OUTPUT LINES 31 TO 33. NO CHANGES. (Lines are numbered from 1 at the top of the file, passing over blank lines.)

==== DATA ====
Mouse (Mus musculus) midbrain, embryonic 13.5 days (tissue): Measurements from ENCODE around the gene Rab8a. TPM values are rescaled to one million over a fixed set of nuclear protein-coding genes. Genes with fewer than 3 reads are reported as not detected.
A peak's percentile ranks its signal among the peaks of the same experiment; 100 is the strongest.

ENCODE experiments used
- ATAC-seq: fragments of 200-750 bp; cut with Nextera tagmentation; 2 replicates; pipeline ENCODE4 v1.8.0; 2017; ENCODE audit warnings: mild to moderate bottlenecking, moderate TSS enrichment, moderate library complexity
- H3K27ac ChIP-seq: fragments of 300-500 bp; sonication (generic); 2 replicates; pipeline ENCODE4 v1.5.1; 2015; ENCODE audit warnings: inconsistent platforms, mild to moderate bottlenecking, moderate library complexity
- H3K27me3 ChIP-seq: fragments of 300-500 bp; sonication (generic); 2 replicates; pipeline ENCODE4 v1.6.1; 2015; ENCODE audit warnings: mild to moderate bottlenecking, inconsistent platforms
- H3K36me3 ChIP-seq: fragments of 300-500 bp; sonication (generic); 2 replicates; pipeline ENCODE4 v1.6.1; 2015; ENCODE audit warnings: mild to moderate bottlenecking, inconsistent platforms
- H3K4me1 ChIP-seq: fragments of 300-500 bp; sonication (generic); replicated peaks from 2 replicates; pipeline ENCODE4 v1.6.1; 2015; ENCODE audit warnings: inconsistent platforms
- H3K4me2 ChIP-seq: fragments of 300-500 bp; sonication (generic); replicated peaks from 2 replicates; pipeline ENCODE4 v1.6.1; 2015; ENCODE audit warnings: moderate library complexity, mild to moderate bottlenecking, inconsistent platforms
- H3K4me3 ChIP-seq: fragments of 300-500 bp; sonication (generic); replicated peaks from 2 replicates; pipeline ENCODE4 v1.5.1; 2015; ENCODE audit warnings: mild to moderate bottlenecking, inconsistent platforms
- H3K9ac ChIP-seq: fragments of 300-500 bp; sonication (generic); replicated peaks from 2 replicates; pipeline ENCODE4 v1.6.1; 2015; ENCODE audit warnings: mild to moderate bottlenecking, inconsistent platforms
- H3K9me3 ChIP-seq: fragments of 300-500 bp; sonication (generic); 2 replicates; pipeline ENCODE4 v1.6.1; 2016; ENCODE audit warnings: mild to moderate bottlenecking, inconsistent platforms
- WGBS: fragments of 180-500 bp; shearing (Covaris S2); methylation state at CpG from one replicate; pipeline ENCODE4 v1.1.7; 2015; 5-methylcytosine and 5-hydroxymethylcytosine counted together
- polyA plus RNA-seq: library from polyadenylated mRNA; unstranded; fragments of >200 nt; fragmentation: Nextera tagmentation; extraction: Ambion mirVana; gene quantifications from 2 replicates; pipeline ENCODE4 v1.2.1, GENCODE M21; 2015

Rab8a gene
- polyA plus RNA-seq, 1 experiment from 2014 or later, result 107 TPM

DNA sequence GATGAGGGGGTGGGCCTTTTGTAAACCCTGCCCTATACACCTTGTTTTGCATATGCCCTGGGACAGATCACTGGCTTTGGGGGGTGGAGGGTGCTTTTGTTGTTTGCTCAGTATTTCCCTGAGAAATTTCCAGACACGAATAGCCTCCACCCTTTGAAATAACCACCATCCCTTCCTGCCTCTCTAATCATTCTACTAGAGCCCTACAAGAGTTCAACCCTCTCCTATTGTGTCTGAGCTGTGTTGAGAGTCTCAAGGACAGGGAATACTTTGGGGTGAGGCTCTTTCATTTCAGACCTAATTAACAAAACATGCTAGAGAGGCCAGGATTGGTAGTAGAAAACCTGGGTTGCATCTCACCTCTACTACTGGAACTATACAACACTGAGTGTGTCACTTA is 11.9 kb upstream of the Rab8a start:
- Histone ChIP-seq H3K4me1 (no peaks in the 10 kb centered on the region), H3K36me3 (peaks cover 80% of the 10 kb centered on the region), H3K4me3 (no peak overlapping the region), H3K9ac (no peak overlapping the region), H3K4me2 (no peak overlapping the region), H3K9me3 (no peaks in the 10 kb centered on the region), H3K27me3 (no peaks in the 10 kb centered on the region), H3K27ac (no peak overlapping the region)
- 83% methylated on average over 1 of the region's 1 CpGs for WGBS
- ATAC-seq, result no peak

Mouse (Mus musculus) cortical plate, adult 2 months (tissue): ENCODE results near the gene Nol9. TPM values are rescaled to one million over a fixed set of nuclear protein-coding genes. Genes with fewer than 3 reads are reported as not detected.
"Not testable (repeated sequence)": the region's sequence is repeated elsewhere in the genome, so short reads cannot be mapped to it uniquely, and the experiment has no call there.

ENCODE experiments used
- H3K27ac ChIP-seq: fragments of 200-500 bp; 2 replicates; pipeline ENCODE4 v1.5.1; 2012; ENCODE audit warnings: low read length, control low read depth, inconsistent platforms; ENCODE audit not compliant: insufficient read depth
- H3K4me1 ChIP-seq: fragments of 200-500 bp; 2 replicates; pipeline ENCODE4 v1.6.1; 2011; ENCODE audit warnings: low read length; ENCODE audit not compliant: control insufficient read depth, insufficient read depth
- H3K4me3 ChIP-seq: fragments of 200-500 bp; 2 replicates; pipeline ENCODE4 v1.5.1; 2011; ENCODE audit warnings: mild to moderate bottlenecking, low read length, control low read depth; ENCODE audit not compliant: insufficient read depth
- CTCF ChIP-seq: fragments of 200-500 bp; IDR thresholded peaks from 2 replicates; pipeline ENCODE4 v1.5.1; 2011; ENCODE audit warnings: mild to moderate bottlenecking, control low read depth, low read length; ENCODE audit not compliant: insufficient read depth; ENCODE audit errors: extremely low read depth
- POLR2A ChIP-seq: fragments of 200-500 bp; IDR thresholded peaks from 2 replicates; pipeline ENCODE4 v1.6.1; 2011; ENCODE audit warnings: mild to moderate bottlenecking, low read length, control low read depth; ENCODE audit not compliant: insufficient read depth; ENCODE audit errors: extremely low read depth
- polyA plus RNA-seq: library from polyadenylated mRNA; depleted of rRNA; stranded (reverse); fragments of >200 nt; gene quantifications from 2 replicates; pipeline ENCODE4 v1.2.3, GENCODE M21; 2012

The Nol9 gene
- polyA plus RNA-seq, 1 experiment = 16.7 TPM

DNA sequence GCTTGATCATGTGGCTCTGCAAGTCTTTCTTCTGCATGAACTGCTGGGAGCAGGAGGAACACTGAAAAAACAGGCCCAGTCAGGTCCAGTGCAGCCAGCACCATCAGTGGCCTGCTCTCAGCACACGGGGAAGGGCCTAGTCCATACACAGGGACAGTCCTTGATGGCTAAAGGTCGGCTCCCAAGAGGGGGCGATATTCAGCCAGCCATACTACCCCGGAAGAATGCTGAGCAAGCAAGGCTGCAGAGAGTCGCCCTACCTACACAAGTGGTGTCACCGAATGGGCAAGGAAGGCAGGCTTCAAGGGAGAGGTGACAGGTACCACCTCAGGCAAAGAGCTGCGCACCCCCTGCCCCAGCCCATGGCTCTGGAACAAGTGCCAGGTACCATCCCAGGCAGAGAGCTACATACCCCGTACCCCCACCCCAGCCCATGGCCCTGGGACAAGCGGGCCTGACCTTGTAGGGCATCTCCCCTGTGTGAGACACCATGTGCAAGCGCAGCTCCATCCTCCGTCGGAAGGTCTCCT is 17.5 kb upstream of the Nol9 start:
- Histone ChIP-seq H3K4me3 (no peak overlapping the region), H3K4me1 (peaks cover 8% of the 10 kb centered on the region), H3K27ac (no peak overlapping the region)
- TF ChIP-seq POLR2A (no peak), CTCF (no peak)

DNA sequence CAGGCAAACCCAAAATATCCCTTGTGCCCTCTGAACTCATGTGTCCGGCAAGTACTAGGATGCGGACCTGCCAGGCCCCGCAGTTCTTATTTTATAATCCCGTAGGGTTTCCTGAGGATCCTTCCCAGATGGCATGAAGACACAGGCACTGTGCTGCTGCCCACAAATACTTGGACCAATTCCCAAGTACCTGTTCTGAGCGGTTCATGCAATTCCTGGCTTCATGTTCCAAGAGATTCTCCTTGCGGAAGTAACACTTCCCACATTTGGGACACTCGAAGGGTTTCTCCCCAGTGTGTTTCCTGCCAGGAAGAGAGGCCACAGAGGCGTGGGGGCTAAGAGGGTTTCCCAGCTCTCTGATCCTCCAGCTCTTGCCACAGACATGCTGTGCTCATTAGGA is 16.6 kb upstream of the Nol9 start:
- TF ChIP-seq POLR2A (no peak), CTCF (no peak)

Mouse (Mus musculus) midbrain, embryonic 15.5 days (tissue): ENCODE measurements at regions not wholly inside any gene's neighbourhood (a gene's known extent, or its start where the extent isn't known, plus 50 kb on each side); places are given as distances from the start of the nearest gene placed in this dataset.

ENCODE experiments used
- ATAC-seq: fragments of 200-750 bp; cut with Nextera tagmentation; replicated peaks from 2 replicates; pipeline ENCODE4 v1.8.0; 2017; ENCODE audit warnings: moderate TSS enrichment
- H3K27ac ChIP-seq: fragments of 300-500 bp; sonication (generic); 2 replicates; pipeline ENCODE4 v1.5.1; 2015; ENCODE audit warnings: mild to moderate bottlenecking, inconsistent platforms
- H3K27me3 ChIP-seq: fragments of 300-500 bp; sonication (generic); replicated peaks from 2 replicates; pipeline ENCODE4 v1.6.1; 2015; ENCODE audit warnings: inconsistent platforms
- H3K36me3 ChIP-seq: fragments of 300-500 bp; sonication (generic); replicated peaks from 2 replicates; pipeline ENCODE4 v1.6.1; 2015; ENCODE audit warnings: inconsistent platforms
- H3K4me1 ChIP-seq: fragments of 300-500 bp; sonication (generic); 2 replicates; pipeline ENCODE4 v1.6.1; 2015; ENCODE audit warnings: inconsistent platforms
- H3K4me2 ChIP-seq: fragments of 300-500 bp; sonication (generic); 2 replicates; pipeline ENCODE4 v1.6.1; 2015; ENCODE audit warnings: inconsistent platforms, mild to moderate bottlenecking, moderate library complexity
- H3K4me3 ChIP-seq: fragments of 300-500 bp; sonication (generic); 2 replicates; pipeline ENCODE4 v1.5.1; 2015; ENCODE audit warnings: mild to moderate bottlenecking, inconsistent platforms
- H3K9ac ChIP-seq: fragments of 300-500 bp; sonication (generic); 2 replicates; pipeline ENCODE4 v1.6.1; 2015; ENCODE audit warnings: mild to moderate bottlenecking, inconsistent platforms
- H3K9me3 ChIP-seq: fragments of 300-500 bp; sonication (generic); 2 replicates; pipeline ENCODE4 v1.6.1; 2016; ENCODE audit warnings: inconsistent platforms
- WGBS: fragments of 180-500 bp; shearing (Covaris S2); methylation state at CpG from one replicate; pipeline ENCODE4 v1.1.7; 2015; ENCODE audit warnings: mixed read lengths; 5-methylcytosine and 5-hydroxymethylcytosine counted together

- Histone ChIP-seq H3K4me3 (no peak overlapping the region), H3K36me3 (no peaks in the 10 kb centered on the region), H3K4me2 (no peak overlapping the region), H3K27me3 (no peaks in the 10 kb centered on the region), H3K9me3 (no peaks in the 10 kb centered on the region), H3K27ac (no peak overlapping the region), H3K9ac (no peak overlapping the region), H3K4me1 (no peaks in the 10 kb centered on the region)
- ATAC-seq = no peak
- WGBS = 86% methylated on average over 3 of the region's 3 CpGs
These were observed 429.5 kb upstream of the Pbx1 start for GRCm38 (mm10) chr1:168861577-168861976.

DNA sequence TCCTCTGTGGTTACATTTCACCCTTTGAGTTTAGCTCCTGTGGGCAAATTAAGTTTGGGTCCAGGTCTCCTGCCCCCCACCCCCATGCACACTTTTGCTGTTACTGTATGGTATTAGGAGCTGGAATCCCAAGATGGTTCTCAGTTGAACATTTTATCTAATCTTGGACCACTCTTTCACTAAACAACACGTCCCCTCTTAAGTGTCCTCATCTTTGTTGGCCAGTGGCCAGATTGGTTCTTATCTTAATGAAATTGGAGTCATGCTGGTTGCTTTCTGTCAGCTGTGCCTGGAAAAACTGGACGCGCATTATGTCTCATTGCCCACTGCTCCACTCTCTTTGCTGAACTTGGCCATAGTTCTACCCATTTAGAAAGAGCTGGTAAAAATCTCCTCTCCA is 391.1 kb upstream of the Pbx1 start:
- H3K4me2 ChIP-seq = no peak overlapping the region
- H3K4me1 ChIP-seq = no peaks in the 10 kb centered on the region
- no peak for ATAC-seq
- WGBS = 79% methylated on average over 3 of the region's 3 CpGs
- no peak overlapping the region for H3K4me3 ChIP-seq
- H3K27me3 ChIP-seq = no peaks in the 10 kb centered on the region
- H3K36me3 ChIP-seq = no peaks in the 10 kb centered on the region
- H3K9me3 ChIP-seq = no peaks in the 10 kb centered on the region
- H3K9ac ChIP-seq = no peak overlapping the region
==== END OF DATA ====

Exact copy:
- polyA plus RNA-seq, 1 experiment = 16.7 TPM

DNA sequence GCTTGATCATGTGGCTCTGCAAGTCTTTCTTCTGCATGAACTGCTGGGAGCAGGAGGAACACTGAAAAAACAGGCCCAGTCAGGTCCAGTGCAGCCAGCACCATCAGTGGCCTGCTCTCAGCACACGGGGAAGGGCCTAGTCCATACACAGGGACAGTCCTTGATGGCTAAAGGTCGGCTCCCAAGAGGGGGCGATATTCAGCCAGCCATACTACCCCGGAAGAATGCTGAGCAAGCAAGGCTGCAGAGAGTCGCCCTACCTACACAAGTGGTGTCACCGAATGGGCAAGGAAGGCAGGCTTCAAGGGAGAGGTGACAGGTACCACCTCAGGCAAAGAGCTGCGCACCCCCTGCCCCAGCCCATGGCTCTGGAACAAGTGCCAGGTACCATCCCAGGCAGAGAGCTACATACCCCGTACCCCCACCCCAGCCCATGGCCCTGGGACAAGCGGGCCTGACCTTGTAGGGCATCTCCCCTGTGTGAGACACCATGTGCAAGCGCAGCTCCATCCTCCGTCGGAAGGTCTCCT is 17.5 kb upstream of the Nol9 start:
- Histone ChIP-seq H3K4me3 (no peak overlapping the region), H3K4me1 (peaks cover 8% of the 10 kb centered on the region), H3K27ac (no peak overlapping the region)